And this is the view across the fields from Anchor Drove – it just seems to go on for miles.  I once did a conference call from here – I had lost track or the time. It was fine though, I had to mute when the occasional tractor went by. That’s the great thing about mobile phones no-one need know where you are.

And this was the view ahead on Anchor Drove. This was a good road surface, but in the middle of the countryside and with very little traffic on it. Also the wind was sort of behind me, which I would pay for later in the day, but at the time felt fine.

After a following the road around a left turn (along Corkway Drove)  I normally then follow the road up Black Drove (a road) to the Southery Road (B1386) which is where I normally join the RR30 route. This time I carried on down Corkway Drove past Manorfen farm along Corkway drove – the byway. As byways go this one was pretty reasonable. Not all of it was quite as good as this – but not too far off.

At some stage my plan was to follow join the off-road bit of RR30 back up to the B1386. I did see a likely track and started up it, but it wasn’t as I remembered it so I turned around and carried along Corkway Drove. The trouble was I have only ever cycled the other way along it and just didn’t recognise it. I thought that this track was in better shape than I remembered the last time. Whilst I was musing  I did take a picture of the fields alongside. I was starting to think that the cloud cover was getting a little more pronounced.

After carrying along Corkway Drive I twigged that as I got closer to the Cut-off channel that I should have carried on up the last turn so I turned back and back-tracked again – twice in a few kilometres now that was careless. Some bits of Corkway Drove have been mapped on the OSM Cycle map but not the unnamed track between Corkway Drove and the B1386. Mind you the track does appear on the Google map.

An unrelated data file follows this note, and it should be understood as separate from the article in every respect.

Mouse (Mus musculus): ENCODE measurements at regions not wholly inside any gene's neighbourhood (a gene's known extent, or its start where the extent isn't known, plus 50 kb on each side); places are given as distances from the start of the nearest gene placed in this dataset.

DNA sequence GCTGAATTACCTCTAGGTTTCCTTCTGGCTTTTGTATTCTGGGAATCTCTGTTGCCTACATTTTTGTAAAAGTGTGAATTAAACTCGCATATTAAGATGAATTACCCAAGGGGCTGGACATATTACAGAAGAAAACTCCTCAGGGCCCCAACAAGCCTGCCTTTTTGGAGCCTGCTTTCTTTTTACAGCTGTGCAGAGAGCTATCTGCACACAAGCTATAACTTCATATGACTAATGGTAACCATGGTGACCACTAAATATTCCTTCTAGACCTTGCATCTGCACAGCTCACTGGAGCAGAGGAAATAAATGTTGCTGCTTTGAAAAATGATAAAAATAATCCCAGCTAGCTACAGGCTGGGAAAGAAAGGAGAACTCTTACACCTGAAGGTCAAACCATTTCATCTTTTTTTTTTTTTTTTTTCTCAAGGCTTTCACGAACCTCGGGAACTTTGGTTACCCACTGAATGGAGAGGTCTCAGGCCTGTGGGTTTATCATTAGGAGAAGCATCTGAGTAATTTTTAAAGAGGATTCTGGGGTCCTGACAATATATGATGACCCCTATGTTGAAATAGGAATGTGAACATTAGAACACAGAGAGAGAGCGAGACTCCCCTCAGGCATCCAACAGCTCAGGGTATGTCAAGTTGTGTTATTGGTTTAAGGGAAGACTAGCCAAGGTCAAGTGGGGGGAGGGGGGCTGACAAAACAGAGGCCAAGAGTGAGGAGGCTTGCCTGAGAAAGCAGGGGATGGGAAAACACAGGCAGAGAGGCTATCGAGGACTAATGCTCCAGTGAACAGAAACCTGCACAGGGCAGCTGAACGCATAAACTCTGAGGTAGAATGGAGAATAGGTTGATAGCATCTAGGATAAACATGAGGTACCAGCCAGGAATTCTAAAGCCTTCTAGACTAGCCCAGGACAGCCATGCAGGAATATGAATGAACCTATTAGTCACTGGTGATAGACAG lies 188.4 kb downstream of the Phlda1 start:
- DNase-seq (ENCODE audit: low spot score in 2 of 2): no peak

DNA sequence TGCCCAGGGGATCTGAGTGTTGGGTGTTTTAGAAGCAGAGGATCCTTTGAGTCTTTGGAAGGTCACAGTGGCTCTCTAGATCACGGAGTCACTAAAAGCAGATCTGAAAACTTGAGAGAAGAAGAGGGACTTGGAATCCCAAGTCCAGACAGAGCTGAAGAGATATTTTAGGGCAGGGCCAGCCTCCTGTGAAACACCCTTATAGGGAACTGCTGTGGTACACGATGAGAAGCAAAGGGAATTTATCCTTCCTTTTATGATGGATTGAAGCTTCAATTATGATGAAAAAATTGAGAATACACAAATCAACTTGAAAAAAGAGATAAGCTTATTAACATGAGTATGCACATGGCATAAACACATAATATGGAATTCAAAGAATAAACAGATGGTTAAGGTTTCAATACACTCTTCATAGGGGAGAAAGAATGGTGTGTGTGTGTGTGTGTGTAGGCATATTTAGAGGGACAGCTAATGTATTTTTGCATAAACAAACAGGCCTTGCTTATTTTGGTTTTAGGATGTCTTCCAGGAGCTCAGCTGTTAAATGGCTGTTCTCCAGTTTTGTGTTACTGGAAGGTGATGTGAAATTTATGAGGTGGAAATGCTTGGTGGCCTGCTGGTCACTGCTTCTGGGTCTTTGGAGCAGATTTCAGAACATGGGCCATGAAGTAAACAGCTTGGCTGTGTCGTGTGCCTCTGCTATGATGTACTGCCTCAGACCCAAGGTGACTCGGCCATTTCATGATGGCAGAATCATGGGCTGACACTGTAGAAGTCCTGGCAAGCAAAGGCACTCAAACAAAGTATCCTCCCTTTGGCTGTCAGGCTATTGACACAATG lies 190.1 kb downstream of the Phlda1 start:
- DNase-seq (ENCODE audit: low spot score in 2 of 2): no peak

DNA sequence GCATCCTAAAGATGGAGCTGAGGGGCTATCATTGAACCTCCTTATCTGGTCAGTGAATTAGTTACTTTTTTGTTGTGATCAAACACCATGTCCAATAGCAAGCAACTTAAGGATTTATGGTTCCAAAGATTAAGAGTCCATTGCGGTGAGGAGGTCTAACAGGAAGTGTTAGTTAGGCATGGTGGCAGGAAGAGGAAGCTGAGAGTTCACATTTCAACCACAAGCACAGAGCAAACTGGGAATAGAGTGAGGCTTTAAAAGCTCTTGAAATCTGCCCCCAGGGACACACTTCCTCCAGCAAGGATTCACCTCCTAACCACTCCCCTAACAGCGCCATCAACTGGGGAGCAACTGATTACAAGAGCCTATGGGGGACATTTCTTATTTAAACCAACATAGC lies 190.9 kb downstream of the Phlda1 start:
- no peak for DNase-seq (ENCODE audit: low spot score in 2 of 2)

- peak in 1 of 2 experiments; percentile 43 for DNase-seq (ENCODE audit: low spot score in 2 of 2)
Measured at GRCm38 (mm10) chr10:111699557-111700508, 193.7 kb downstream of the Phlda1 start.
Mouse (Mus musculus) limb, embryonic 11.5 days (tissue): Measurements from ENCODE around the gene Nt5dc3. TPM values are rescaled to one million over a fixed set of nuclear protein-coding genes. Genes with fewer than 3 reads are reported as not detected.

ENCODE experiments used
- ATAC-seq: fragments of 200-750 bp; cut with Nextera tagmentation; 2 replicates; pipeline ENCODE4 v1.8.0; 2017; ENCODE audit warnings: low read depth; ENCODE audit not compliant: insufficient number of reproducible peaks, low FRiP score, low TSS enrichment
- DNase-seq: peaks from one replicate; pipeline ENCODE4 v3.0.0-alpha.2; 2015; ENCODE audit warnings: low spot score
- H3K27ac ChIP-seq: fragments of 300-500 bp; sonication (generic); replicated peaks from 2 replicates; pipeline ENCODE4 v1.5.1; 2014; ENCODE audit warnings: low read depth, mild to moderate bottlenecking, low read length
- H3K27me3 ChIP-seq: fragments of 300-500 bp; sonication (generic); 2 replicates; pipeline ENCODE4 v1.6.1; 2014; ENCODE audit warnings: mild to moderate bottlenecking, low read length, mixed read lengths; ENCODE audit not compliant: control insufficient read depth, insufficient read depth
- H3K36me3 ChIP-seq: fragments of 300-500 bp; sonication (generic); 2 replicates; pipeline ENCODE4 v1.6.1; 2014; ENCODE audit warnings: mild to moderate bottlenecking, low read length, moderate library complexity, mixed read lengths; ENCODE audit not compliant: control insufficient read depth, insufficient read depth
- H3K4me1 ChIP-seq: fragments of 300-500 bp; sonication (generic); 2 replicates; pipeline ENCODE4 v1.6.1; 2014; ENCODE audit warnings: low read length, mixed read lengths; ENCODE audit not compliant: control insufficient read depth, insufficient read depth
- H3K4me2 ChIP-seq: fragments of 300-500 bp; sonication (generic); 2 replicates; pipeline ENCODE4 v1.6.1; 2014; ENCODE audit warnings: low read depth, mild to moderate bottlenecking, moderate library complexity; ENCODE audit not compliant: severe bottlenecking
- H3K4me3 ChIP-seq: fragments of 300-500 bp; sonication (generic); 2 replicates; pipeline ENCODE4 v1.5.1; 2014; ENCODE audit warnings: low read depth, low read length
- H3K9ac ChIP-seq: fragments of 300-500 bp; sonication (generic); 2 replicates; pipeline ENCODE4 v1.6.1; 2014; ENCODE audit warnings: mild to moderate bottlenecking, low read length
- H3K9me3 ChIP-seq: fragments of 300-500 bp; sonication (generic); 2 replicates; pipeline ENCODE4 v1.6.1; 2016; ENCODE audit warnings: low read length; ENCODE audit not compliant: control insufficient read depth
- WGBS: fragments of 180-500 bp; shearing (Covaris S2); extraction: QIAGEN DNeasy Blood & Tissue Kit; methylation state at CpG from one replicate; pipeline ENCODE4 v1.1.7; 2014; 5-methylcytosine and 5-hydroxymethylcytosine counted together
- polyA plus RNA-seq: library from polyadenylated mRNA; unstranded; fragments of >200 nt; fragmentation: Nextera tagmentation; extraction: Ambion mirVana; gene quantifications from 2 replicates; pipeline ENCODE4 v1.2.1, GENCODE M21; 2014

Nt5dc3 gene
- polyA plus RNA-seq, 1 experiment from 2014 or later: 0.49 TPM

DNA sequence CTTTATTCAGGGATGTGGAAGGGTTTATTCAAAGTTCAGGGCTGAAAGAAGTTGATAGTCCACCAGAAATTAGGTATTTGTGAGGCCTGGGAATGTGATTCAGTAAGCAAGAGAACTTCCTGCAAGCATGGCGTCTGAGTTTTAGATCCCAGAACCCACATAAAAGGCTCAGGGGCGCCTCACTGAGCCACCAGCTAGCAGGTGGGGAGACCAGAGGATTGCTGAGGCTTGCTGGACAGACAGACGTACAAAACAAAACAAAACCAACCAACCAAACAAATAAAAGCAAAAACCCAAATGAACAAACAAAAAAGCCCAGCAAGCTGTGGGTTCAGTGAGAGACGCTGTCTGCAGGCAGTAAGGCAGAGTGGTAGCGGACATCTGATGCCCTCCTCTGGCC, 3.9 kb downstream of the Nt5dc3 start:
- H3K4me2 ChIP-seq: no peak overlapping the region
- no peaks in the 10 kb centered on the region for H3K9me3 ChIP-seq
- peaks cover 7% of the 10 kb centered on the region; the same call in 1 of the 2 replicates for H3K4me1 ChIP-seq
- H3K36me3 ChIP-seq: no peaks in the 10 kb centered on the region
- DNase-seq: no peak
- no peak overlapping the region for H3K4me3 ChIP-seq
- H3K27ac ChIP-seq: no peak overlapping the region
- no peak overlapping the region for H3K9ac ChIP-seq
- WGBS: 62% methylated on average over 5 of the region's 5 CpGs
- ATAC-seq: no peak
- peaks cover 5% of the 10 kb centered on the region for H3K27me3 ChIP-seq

The track also appears on the Sustrans map as an on-road route. It is not quite road, but it is pretty good in terms of quality. It does not appears as right of way on the OS map, nor does it appear on the OSM Cycle map. So I assume it is a permissive route. There are no markings on the ground though to indicate RR30, at least along this bit. So unlike the National Byway who mark their routes on the ground but don’t make them available on the web Sustrans have a route visible on the web, but not marked on the ground. Obvious isn't’ it.

Whatever, this is actually a very pleasant ride away from traffic in some nice countryside – alright there aren’t hills – but I think I knew that. Part of it follows Sallowrow Drain and it pops out on the road by Whiteacre where there is a RR30 sign but not really showing the off-road route.

I finally reached the B1386 and yes there are more tales of the unexpected as far as RR30 goes.

To be continued…